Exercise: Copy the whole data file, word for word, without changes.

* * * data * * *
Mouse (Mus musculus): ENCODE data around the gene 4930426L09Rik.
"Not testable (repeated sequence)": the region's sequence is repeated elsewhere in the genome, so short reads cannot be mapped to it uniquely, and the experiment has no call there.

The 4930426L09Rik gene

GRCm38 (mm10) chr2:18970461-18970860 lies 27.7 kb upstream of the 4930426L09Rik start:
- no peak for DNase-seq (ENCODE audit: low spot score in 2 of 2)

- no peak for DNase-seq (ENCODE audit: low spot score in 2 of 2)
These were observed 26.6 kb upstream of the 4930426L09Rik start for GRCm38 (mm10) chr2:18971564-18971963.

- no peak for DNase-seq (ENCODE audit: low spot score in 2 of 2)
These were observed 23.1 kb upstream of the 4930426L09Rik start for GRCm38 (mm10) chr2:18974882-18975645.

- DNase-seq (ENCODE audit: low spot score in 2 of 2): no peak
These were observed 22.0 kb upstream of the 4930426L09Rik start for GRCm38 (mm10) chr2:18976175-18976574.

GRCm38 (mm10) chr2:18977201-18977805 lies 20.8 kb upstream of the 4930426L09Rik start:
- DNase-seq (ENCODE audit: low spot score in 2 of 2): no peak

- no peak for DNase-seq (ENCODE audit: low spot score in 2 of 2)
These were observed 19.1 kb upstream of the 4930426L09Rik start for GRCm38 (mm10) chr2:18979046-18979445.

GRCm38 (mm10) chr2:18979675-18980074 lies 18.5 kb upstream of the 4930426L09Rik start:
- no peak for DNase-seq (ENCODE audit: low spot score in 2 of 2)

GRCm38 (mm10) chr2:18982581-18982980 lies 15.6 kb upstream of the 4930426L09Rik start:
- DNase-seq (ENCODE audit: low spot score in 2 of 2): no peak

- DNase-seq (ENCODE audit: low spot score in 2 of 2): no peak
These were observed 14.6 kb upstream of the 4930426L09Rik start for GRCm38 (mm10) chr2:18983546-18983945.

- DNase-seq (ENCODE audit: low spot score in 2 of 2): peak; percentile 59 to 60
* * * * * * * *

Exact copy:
Mouse (Mus musculus): ENCODE data around the gene 4930426L09Rik.
"Not testable (repeated sequence)": the region's sequence is repeated elsewhere in the genome, so short reads cannot be mapped to it uniquely, and the experiment has no call there.

The 4930426L09Rik gene

GRCm38 (mm10) chr2:18970461-18970860 lies 27.7 kb upstream of the 4930426L09Rik start:
- no peak for DNase-seq (ENCODE audit: low spot score in 2 of 2)

- no peak for DNase-seq (ENCODE audit: low spot score in 2 of 2)
These were observed 26.6 kb upstream of the 4930426L09Rik start for GRCm38 (mm10) chr2:18971564-18971963.

- no peak for DNase-seq (ENCODE audit: low spot score in 2 of 2)
These were observed 23.1 kb upstream of the 4930426L09Rik start for GRCm38 (mm10) chr2:18974882-18975645.

- DNase-seq (ENCODE audit: low spot score in 2 of 2): no peak
These were observed 22.0 kb upstream of the 4930426L09Rik start for GRCm38 (mm10) chr2:18976175-18976574.

GRCm38 (mm10) chr2:18977201-18977805 lies 20.8 kb upstream of the 4930426L09Rik start:
- DNase-seq (ENCODE audit: low spot score in 2 of 2): no peak

- no peak for DNase-seq (ENCODE audit: low spot score in 2 of 2)
These were observed 19.1 kb upstream of the 4930426L09Rik start for GRCm38 (mm10) chr2:18979046-18979445.

GRCm38 (mm10) chr2:18979675-18980074 lies 18.5 kb upstream of the 4930426L09Rik start:
- no peak for DNase-seq (ENCODE audit: low spot score in 2 of 2)

GRCm38 (mm10) chr2:18982581-18982980 lies 15.6 kb upstream of the 4930426L09Rik start:
- DNase-seq (ENCODE audit: low spot score in 2 of 2): no peak

- DNase-seq (ENCODE audit: low spot score in 2 of 2): no peak
These were observed 14.6 kb upstream of the 4930426L09Rik start for GRCm38 (mm10) chr2:18983546-18983945.

- DNase-seq (ENCODE audit: low spot score in 2 of 2): peak; percentile 59 to 60